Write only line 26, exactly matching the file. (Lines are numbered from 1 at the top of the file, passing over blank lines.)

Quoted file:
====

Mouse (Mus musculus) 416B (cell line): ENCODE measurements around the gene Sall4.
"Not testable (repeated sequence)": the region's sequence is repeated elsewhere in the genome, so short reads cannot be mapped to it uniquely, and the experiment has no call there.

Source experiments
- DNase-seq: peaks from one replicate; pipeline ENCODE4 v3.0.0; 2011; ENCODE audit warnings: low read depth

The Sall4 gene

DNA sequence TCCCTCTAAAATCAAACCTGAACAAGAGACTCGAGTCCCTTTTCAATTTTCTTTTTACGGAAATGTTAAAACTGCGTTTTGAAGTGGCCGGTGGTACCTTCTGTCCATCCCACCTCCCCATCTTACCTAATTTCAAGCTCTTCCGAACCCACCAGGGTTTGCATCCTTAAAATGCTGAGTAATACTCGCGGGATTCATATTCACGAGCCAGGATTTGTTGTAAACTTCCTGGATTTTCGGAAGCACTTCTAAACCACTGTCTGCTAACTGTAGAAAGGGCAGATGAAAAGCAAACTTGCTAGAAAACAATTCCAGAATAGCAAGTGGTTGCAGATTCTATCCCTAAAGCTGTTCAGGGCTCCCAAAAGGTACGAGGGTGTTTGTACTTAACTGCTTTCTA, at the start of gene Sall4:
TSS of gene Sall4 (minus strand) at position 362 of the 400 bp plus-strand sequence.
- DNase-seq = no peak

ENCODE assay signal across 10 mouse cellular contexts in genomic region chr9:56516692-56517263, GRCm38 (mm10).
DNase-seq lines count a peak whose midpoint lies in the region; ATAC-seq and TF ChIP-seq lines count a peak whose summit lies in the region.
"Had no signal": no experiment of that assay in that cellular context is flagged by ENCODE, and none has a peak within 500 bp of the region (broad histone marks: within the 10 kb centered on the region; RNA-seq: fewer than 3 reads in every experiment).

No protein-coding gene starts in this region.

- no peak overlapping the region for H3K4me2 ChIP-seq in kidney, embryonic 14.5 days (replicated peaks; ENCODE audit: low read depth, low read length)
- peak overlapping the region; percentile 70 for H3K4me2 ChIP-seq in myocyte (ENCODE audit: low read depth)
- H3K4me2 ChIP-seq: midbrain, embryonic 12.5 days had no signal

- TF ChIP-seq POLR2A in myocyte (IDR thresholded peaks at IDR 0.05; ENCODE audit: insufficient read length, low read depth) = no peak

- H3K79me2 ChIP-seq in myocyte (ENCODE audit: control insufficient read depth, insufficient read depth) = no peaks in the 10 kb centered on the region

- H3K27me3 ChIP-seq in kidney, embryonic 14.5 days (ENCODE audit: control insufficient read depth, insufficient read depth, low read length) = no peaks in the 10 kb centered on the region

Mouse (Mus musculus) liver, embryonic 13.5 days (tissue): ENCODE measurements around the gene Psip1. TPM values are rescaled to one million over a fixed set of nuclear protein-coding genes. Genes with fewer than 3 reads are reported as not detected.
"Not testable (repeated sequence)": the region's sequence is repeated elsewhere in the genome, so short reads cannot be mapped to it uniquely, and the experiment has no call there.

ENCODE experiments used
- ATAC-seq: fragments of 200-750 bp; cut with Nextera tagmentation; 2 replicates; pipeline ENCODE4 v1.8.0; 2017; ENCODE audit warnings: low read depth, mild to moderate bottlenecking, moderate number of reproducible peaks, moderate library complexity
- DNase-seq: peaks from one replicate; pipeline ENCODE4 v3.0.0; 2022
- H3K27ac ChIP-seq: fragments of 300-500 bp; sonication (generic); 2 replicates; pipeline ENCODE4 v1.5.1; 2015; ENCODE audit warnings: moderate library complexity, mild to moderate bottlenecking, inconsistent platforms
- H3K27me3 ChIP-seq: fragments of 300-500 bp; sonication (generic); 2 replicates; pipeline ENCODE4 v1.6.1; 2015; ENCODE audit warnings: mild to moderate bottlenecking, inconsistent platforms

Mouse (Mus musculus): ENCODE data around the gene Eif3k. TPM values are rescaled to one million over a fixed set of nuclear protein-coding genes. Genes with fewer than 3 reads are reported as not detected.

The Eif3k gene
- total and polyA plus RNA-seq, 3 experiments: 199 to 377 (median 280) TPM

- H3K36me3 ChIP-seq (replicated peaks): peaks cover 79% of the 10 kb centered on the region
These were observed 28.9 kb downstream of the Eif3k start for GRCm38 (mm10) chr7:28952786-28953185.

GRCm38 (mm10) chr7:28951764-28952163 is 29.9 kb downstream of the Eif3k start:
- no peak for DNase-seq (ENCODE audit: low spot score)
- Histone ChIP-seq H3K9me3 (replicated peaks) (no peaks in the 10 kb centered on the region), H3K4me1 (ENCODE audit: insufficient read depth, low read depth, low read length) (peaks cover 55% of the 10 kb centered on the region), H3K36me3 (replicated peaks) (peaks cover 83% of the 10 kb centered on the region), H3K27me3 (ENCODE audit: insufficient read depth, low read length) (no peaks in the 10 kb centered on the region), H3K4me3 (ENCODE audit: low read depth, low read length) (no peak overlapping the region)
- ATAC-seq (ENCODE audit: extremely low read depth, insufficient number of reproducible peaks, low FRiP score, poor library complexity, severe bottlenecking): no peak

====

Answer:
Mouse (Mus musculus): ENCODE data around the gene Eif3k. TPM values are rescaled to one million over a fixed set of nuclear protein-coding genes. Genes with fewer than 3 reads are reported as not detected.